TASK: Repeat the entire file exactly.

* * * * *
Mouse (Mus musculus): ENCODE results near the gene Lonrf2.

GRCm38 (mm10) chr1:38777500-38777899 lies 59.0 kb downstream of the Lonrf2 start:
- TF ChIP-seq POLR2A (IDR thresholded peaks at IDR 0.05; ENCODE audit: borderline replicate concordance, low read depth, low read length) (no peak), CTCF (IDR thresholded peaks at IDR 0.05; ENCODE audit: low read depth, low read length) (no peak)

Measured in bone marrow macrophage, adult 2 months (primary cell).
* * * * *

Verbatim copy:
Mouse (Mus musculus): ENCODE results near the gene Lonrf2.

GRCm38 (mm10) chr1:38777500-38777899 lies 59.0 kb downstream of the Lonrf2 start:
- TF ChIP-seq POLR2A (IDR thresholded peaks at IDR 0.05; ENCODE audit: borderline replicate concordance, low read depth, low read length) (no peak), CTCF (IDR thresholded peaks at IDR 0.05; ENCODE audit: low read depth, low read length) (no peak)

Measured in bone marrow macrophage, adult 2 months (primary cell).